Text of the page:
Buying property at auction to rent

Buying Property at Auction to Rent

Purchasing properties at auction to rent has two significant benefits for the landlord. Firstly, in the great majority of cases, you can buy property cheaper than by going down the traditional estate agent route. Secondly, it’s so much quicker, with no lengthy sales negotiations and chains that can collapse at any moment.

While there are potential downsides of buying a property at auction, including getting your finances in place first, none are too difficult to overcome; and anyone who has watched Homes Under the Hammer on television knows there are good deals to be found.

It’s not unusual to see properties coming up for auction that are in sound condition, and ready for new tenants more or less straight away. Most, however, need at best redecorating, new carpets and general repairs – and at worst total renovation. While that might frighten off some landlords who prefer less hassle before moving in tenants, others see renovating to let as an excellent way to build capital in their portfolio as well as income.

Get Your Finances in Place First

Most investment landlords see a property on the market, view it at least once, work out how much money they might need to spend and then enter an offer. All of this takes time, which is useful for getting finances, such as a buy-to-let mortgage, lined up to buy the property. 

When you are buying at auction, however, time is tight. You cannot confirm the price until the hammer falls and you might get to see the property briefly once. That makes getting your funds in place trickier than usual. For the professional landlord with cash to invest, this is no problem. But if you need to get a buy-to-let mortgage, things will be more challenging.

Some lenders are willing to offer buy-to-let mortgages on auction properties, particularly to experienced landlords whom they have dealt with before. To ensure you do not land yourself in trouble by bidding on and winning an auction property without finance in place, it’s worth speaking with your lender or financial advisor first to see what might be possible.

Assuming you have no concerns on the financial side, let’s look at the process of buying a property at auction for rent.

How to Buy a Property at Auction

Get ready for the exciting world of buying property at auction to rent. It’s not in any way complicated, but it can be hair-raising for the novice bidder. Here are the steps to follow.

Pick your area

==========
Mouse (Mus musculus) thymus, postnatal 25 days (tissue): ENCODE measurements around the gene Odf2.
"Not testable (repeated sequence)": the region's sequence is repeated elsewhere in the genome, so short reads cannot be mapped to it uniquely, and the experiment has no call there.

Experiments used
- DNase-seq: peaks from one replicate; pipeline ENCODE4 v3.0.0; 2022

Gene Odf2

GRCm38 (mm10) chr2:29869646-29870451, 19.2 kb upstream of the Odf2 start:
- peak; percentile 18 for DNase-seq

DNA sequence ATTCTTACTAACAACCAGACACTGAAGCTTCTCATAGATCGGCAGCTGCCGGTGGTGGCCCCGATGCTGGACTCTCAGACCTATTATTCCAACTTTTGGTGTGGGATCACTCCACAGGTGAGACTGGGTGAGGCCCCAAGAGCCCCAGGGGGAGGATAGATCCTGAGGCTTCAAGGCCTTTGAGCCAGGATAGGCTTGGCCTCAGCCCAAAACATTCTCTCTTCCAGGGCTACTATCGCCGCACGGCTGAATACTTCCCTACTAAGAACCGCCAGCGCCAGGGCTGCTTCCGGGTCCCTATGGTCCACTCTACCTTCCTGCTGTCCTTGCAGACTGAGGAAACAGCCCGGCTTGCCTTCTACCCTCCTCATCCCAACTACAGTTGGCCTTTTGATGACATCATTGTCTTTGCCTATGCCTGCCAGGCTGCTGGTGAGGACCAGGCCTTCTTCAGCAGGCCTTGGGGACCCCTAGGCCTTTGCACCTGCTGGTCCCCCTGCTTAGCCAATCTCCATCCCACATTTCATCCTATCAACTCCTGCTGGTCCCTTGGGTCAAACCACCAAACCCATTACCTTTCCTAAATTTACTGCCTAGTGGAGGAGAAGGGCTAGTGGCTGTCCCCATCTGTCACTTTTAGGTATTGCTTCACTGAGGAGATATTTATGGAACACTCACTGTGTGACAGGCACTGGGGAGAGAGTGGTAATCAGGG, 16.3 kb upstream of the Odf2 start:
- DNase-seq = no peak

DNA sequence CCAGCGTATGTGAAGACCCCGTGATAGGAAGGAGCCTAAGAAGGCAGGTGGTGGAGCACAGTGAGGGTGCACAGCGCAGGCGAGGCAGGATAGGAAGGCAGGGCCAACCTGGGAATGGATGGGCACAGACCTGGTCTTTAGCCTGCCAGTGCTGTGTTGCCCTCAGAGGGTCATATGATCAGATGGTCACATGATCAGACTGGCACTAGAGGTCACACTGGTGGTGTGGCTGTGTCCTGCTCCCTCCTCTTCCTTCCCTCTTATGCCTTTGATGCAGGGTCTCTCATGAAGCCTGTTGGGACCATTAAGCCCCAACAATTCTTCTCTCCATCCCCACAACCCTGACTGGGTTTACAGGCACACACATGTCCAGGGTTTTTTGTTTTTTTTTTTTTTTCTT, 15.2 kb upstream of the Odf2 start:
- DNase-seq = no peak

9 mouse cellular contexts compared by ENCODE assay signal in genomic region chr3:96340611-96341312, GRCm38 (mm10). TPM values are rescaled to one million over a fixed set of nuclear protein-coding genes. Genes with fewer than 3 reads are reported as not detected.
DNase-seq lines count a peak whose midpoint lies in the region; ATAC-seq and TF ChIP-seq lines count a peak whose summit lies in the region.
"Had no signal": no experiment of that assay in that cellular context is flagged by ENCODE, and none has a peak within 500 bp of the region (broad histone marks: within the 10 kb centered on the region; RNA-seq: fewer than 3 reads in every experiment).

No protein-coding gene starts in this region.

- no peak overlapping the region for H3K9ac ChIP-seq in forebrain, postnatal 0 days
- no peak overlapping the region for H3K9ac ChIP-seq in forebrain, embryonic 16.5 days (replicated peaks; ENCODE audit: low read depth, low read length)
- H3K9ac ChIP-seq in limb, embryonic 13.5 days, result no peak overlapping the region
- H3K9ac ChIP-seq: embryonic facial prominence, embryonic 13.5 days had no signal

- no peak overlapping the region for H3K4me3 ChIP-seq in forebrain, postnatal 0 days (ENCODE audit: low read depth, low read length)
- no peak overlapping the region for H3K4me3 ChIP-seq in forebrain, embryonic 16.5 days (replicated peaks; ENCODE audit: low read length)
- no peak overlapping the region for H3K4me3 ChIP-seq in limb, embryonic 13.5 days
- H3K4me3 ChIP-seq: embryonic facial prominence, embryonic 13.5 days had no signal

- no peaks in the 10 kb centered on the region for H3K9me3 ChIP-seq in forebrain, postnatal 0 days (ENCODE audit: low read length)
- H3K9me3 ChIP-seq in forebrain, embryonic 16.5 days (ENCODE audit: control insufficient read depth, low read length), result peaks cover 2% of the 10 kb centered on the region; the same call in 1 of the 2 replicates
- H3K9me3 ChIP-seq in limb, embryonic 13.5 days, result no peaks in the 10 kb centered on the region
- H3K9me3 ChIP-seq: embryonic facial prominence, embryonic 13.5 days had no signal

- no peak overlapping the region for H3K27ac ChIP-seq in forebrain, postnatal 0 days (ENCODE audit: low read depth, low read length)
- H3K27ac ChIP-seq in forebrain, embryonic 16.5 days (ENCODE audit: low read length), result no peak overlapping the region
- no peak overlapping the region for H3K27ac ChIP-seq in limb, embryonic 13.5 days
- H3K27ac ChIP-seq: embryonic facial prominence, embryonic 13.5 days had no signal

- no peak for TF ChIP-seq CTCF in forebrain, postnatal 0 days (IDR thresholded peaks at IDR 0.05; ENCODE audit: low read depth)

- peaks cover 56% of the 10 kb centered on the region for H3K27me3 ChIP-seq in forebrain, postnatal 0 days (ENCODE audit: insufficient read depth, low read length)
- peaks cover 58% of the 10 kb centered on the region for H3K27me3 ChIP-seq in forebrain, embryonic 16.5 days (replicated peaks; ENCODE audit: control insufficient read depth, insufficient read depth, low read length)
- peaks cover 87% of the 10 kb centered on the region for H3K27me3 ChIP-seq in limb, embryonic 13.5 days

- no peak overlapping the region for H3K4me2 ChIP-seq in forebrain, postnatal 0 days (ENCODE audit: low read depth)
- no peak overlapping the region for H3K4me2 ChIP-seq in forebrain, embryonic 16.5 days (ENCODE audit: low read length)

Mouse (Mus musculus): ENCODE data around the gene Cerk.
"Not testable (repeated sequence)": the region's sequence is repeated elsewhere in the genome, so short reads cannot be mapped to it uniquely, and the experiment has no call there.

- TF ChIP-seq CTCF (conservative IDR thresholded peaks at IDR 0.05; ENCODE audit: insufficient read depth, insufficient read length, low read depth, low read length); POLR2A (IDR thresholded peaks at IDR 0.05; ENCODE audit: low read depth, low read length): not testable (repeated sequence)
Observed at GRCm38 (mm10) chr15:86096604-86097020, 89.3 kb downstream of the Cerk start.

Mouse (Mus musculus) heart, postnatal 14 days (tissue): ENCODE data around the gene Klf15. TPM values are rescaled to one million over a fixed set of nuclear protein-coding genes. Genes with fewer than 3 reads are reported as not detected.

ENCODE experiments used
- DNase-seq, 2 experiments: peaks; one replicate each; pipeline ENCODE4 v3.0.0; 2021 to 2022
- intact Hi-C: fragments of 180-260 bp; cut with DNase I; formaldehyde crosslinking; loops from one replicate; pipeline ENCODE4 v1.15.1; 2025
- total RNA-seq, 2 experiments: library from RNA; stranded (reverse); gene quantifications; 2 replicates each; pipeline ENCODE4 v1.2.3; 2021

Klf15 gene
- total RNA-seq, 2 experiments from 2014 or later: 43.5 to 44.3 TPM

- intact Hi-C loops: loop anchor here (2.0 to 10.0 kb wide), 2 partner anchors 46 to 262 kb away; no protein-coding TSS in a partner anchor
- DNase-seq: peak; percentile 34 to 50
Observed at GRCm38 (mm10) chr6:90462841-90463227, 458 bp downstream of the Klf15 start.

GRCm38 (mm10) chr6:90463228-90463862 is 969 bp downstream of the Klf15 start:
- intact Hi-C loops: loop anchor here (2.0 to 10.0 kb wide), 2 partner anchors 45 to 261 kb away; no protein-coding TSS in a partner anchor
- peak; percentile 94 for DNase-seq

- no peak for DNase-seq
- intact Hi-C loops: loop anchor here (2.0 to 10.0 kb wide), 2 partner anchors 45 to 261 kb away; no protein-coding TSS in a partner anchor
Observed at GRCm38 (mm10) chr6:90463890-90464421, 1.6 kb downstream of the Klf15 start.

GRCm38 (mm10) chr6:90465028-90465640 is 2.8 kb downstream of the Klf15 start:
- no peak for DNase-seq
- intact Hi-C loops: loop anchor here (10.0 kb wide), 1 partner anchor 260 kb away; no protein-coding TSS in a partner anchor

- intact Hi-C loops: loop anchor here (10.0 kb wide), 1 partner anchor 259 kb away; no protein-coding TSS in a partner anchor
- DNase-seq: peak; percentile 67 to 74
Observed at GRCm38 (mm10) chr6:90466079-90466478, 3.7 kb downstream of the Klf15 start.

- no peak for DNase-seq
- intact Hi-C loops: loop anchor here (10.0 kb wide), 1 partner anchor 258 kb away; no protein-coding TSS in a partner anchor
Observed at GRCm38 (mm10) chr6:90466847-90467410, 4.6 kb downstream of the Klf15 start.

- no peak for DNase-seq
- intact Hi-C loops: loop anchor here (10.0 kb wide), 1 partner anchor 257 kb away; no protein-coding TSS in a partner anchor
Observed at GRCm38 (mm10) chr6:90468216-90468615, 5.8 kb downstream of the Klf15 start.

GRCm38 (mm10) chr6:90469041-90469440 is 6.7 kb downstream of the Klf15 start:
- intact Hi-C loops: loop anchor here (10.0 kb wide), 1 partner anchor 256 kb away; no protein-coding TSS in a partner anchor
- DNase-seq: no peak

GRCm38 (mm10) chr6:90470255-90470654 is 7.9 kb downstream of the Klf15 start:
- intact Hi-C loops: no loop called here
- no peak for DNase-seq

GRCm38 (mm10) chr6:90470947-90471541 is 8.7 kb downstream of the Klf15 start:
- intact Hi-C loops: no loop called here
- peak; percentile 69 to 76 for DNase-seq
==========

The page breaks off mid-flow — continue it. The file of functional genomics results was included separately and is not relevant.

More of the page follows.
Knowing where you are looking is a key first step. Each area has its own estates market for house prices and lettings market for rents. How much you can charge in rent is a key piece of the puzzle when bidding on a property you plan to rent out. You can find out market rents across the UK using OpenRent’s rent calculator.

Find the local auction houses

Once you know the general location of where you wish to buy property at auction, find out where the local auction houses are. Most will be found easily enough through a search engine. Your solicitor, or contacts you may have in the local property market, will know the good local options. Register with the auction houses, ask for the current catalogue and get on future mailing lists.

Source and view properties

Assuming you have a price cap in mind (including any work), narrow down your search and view properties that meet your criteria. Experienced landlords know which areas show more promise for rental properties. When you view, try to take your builder with you and maybe a friendly surveyor so that you can give the property a “thorough going over”. If you end up winning the auction, you don’t want any nasty surprises after you get the keys. If you are unsure of the local property values, do plenty of research and seek the opinion of experts in the area. This will help ensure you know how far to bid.

Study the legal pack

If you think you might be bidding, ask for the auction house to send you the legal pack. This will include details of local searches, title deeds, plus other information like fixtures and fittings. You cannot afford to be caught out by any small print, so instruct a solicitor at this stage to go through the pack. The cost of doing so is negligible compared to what could go wrong down the line if you don’t. You also have the benefit of having your solicitor in place and up to speed should you win the auction. Try to find out about any planning permission you are likely to need in order to perform any work you have identified as necessary. 

Order a survey

Again, this is an added expense, but you can ask for a survey of the property. A Homebuyer Report is generally sufficient unless the building is old, in a terrible state of repair or is unusual in some way. Again, the survey is money down the drain if you don’t win the auction, but what price is peace of mind?